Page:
Agruss’ debut ‘Morok’ really has been one of the musical highlights of the first half of this year: Grim, bleak and oppressive but imbued with a fluid and complex nature and a maturity as frightening as it’s intent. Offered the opportunity to delve a little deeper into this Ukranian enigma, Ave Noctum asked the questions of the collective and discovered a heartfelt need to cry out against industrialization and how little hope there is when Nature decides that enough is enough.
AN: Hello Agruss, and thank you for agreeing to do this interview. First order of the day must be to congratulate you on the quite stunning debut album Morok. It is one of the most confident and atmospheric debuts I have heard in a long time and a very mature album too.
As I had never come across your name as a band before, could you fill in a few blanks: How long has the band has been together? Have you recorded anything else like demos or splits? Also what are the musical backgrounds of the various members as you seem to bring a varied collection of genres to the table?
Agruss: Agruss was gathered into a single group at the end of 2009 by people who played completely different music, and those who first touched it. Morok is our debut and is the result of our previous work. A kind of summary of what we have learned to do from our establishment. Agruss always wanted to stay in the shadow, hiding in the depths, so we didn’t hurry with the record and its publication. Just bringing it to the end and having recorded Morok, we finally came into the world.
AN: How did you come to sign with Code666? Was the album recorded before you signed?
Agruss: This cooperation is a great pleasure for us. So we sign with Code666 when we had a completely written and ready Morok. We sent them a letter with the unmastered version of the album which they liked and they made us a proposal on which we could not refuse.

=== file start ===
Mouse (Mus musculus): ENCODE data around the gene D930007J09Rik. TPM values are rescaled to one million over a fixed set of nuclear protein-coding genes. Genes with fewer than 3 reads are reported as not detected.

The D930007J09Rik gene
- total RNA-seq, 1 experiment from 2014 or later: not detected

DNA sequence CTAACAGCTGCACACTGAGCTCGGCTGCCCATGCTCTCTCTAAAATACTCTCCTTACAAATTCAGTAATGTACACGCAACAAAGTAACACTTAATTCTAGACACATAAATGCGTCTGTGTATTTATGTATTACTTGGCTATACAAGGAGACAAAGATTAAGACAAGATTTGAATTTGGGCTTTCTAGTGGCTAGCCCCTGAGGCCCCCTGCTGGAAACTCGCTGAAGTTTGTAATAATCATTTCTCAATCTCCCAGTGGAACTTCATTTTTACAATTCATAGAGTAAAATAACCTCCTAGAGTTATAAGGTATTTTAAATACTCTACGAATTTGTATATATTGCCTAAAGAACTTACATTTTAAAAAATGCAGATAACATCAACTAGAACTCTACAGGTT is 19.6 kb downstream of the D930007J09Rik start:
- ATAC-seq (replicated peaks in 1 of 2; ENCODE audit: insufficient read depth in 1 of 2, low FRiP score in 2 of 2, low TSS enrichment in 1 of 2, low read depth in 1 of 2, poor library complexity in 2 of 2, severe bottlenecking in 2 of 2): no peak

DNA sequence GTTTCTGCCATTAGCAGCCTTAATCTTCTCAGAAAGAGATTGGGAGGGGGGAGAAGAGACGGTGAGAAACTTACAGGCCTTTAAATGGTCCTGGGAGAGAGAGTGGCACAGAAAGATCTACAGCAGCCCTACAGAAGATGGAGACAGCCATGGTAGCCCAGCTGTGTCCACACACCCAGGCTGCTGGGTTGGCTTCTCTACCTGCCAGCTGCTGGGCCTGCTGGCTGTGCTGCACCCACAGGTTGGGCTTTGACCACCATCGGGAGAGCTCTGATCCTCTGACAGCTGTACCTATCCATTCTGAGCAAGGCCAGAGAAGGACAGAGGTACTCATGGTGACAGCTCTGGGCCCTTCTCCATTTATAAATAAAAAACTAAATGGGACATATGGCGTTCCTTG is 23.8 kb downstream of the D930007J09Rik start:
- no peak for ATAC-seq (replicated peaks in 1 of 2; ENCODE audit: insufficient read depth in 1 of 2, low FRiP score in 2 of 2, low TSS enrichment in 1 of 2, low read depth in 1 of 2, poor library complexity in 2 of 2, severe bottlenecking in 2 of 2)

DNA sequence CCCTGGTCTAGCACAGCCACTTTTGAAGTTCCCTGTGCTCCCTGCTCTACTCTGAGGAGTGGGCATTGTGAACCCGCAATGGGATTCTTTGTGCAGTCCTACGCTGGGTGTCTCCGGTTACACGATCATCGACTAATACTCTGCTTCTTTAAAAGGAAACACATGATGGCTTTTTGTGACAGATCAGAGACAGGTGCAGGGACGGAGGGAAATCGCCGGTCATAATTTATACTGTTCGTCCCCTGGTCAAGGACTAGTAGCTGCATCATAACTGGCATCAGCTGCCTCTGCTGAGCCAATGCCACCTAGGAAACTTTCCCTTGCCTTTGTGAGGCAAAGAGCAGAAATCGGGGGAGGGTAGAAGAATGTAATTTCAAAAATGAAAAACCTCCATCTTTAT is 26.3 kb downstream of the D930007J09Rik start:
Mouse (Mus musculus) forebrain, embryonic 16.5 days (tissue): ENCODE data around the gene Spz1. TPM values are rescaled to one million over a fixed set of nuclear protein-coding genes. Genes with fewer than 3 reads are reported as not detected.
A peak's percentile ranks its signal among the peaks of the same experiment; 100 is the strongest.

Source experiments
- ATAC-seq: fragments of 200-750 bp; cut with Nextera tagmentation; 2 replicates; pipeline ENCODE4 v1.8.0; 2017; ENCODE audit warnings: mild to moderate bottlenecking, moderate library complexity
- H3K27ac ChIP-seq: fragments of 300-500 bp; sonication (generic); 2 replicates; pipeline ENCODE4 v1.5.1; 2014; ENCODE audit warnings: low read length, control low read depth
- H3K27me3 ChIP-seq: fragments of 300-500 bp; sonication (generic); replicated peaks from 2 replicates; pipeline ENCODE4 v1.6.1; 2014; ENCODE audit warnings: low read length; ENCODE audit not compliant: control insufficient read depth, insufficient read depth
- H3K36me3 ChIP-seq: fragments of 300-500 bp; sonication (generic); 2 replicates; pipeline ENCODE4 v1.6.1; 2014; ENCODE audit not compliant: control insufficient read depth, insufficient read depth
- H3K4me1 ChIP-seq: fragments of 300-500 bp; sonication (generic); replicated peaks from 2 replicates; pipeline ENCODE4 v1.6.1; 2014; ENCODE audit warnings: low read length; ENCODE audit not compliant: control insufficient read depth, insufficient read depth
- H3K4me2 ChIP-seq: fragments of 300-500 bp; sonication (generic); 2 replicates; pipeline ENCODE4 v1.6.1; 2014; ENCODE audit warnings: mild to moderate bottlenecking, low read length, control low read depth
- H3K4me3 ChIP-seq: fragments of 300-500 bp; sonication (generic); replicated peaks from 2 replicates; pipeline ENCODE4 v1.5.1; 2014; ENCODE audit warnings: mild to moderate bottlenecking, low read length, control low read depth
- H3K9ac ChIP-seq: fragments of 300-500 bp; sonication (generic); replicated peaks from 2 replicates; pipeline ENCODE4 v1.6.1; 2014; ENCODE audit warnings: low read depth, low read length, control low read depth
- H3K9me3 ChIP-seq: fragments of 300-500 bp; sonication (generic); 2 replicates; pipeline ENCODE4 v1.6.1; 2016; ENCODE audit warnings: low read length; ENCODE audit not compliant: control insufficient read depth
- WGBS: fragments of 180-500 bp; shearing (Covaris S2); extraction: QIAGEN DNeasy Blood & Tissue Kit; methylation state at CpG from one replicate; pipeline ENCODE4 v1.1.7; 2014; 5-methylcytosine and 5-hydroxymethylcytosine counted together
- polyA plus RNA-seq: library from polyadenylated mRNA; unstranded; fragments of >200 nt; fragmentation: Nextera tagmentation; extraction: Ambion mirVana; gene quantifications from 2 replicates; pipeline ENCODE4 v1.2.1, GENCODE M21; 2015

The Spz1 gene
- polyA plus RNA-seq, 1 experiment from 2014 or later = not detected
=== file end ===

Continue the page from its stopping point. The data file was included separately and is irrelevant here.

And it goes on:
AN: You seem to have a talent as a band for really blending different kinds of metal, crust and grind into a single sound rather than separate passages of each within a song. How do you approach songwriting? Is this the result of a collective input into the songwriting or does someone always take the lead?
Agruss: In songwriting the circumstances, the views and atmosphere that we want to transfer play the important role. Each song is a separate history, separate spells that each of us first experienced in himself, but then laid out the music. Therefore the choice of style and sound is not a conscious choice of the band. Sometimes finishing a song, we are surprised of how we were able to create something like that. Maybe this is a trance or maybe approach to creativity or might be just a magic, but we think that each of our song should sound just like in Morok, and not otherwise. Mixing styles is the key and the only way to transfer the desired atmosphere, and pressure. We think we all gave the atmosphere of despair, doom and disgust of humanity.
AN: Do you get to play live much? I’m afraid most of the music I know coming out of the Ukraine is black metal so I don’t know of other bands. Is there a thriving and varied scene?
Agruss: Before the Morok release we played live very rare. Sometimes this was due to our format sounding that difficult to insert in a strictly genre concert. But in most cases, it is our own unwillingness or inability to play live.
If we take Ukrainian metal scene in general, it is weak because few groups want to create something new. Also the reason of this is underdeveloped musical infrastructure. Not all Ukrainian musicians are able to buy their own musical instruments, equipment, or record in acceptable conditions. But our respect for those groups who are in such situations and continue to create more music, and not dropping hands, see the case to the end.
Indeed outside of Ukraine all appreciate black metal that comes from it, but in Ukraine this music is not very popular. However, in the Ukrainian underground scene and DIY it is completely different. There are groups which should inspire us. Perhaps you’ve ever even heard about them.
AN: The press release for Morok makes a great deal of your specific regional background and the 1986 catastrophe at the Chernobyl nuclear power plant. Are you all from a small area and how close to Chernobyl are you?
Agruss: The city in which we live is among the three nuclear power plants, one of which is Chernobyl. Forests and wetlands of our region are affected after the accident in 1986. Thence villages are desolate, and people who lived there got Chernobyl certificates. We all spend time and all weekends in these forests, our grandparents live there, we eat products from that land. The eternal nature of that forest inspires us on thoughts which resulted in our outlook and the outlook of Agruss. Seeing the forthcoming mix of the tragedy of civilization and powerful nature we have created Morok.